Many questions still remain regarding proposed meat processing facility

RAPID CITY, S.D. – The Western Legacy Development Corporation held a public question and answer forum Monday evening at the Journey Museum in Rapid City regarding their proposed $1.1 billion, high-tech meat processing facility. While the event answered concerned residents’ questions about the smell, truck and rail traffic, water, housing, working conditions, and hiring – one big question remained – the location.

On June 6, Megan Kingsbury, President and CEO of Western Legacy Development Corporation announced that the proposed location for the facility would be in the Rapid City Industrial Park, which is being developed by Dream Design International.

“This area was set aside through Rapid City’s master plans and future land use plans as the next logical space for the city to expand its heavy industrial base so this area, which is adjacent to the landfill and sits south of town takes advantage of a lot of different things that were planned and laid into motion you know long before this project came in.” said Kyle Treloar, Vice-President of Dream Design.

Residents both for and against the plant, as well as those who were on the fence, were in attendance to ask questions.

“So if I could just summarize what I’ve heard so far, and you’ll correct me if it’s wrong…. you’re going to build this one-of-a-kind packing plant that’s never been built anywhere before. There is going to be plenty of supply (of cattle) all around the area (in) the 200-mile radius. There’s going to be great jobs. The cows will be killed humanely and there won’t be a feedlot. The water sounds like it’s taken care of. You’re going to have that treatment plant. So we are just in the planning stages or is it happening here in western South Dakota, or is it still not a done deal?” asked Joni Johnson, Rapid City resident, and retired school teacher.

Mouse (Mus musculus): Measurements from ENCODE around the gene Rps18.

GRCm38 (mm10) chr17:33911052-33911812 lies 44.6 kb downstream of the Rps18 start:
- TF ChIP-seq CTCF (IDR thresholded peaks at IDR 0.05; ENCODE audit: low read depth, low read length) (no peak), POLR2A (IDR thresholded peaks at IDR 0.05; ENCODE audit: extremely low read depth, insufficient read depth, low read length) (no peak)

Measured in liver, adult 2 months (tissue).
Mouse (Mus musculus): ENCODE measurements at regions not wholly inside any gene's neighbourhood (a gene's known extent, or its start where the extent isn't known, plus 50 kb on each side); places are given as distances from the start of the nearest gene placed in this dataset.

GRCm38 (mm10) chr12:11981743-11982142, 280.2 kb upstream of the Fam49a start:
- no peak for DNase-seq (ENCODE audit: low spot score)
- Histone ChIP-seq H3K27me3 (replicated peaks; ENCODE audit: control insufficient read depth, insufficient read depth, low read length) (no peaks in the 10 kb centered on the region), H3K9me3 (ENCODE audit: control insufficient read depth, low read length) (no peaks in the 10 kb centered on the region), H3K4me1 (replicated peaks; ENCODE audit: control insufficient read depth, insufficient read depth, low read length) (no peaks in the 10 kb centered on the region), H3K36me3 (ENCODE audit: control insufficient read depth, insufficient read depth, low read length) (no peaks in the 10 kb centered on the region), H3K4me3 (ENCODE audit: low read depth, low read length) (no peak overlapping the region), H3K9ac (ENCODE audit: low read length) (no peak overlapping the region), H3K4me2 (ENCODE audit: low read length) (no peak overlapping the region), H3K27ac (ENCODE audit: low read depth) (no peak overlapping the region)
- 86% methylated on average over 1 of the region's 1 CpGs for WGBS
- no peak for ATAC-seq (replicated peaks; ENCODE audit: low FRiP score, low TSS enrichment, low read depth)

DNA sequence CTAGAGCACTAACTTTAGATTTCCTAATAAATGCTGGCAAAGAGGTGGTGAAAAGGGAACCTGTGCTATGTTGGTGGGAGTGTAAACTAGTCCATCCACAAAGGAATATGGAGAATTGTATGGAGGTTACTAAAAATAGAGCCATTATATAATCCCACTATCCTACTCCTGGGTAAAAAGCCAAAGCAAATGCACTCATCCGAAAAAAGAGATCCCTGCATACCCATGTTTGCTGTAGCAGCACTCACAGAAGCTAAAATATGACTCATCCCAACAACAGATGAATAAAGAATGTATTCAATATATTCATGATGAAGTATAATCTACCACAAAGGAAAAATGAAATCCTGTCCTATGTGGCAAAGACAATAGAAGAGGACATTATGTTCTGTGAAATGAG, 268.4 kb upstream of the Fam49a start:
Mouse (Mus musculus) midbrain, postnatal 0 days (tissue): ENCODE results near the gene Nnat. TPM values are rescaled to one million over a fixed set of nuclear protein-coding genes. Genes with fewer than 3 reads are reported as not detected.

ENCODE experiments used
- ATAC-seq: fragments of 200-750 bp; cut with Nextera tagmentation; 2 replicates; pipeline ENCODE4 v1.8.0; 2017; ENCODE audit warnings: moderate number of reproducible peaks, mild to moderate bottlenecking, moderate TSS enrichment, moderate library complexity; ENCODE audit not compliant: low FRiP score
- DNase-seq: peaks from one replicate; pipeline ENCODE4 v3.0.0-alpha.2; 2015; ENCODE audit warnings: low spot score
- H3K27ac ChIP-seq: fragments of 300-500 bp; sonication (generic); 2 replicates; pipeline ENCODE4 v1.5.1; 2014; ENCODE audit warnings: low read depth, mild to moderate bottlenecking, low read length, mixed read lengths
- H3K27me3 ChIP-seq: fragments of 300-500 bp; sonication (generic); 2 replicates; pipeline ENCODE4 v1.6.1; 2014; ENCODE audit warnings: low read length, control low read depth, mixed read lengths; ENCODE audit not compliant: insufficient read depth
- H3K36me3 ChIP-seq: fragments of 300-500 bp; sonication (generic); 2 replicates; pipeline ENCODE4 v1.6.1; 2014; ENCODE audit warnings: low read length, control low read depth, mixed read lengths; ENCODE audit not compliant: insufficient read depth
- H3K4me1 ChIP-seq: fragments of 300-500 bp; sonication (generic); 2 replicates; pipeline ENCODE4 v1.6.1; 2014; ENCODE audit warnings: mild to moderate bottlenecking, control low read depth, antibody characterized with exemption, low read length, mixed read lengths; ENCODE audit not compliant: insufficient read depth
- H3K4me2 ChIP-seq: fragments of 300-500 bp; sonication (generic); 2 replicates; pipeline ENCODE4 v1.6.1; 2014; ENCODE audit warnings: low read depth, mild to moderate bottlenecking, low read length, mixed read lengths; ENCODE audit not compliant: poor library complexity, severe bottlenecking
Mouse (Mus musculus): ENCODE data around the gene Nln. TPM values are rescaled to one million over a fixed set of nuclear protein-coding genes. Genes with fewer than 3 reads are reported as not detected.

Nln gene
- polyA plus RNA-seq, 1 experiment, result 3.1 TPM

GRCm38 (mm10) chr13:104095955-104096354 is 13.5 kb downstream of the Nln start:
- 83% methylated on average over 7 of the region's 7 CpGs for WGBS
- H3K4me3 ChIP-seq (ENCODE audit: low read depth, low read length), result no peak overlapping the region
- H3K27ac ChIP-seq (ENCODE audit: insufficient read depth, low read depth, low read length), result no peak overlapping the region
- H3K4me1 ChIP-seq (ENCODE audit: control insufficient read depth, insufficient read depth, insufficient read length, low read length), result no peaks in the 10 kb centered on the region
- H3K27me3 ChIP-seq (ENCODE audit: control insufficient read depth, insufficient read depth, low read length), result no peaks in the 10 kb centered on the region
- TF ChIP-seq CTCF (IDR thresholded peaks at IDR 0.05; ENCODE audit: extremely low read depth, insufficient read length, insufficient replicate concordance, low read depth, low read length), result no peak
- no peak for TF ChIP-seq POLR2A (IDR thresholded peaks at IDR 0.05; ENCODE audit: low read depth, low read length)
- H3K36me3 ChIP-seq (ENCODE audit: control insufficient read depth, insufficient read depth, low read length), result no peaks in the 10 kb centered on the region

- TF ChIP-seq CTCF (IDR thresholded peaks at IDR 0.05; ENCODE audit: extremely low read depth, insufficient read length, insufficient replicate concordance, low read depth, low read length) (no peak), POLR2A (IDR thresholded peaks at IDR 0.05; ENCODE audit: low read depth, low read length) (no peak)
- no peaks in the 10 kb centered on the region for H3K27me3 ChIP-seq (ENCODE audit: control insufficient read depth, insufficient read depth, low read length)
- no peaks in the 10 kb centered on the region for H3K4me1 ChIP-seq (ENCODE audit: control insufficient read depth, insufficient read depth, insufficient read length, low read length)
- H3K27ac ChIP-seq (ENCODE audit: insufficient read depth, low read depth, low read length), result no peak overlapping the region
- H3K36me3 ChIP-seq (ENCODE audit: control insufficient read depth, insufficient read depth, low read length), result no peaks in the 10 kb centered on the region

Kingsbury replied, “It’s a done deal. I can speak confidently in that. It’s not easy. If it were easy someone else would have already done it. And what Joni’s summary was, is spot on. Obviously, we’re working through the research and development phase. We’ve allowed ourselves six months for that and a lot of that is, it’s not an experimental phase. We’re not calling it experimental for a reason. And it’s not exploratory. This will happen. It’s a matter of making sure that we create the best model on that blank sheet of paper that we have. We want to be responsible with everything that we do. So yes, it is a done deal.”

Kingsbury said that she hopes to have a groundbreaking ceremony for the plant in January of 2023.

The Industrial Park is also the location for the Aesire Technologies $1.2 million battery plant, as well as several other proposed businesses. The battery plant will be built on 500 acres in the park. Treloar says bids for the battery plant’s dirt work will be opened on July 21, with work expected to start immediately after.

“They are on an aggressive timeline similar to this facility,” he said.

The question was posed as to how both facilities would fit in the park.

“That’s the detail that we’re working on right now, is how do we fit this? There’s obviously an entire logistical side of the railcars coming in, the street infrastructure. That’s the layout that we’re working through. We’re working with their design team to understand their facilities, to make sure that we do have room, that we do have a site available for this,” said Treloar.

At the Western Legacy question-and-answer session in Wall on June 30, Treloar said, “Really, it’s simple.We’re working with everybody together to make sure that we have a site for everybody. So we’re going to ensure that we can fit everybody together. We’ve got alternate sites that we’re looking at. We’re going to make it work.” Kingsbury and Treloar both refused to disclose where the alternate sites were located.

At that same meeting, Dream Design was asked about the environmental impact studies. Treloar said that environmental impact studies have been done on all of the proposed site locations.

“Like the industrial park, all the environmental, our environmental main studies, those are all underway, and I’ve got most of them completed at this point. So I’ve got cultural resources, archeological studies, wetlands mitigation, flood plain studies, we’ve got our phase one environmentals. So all of those are complete at this point,” said Treloar.

The preliminary master plan for the Industrial Park does not currently include the Western Legacy Development Corp. meat processing facility. Black Hills Industrial Center Master Plan

Dream Design’s President Hani Shafai, released a statement Tuesday afternoon that stated:

“The map outlines who we have had discussions with on the Black Hills Industrial Park. We are making every effort to finalize agreements with these businesses in order to create sustainable high-paying jobs and continue to transform our regional economy.”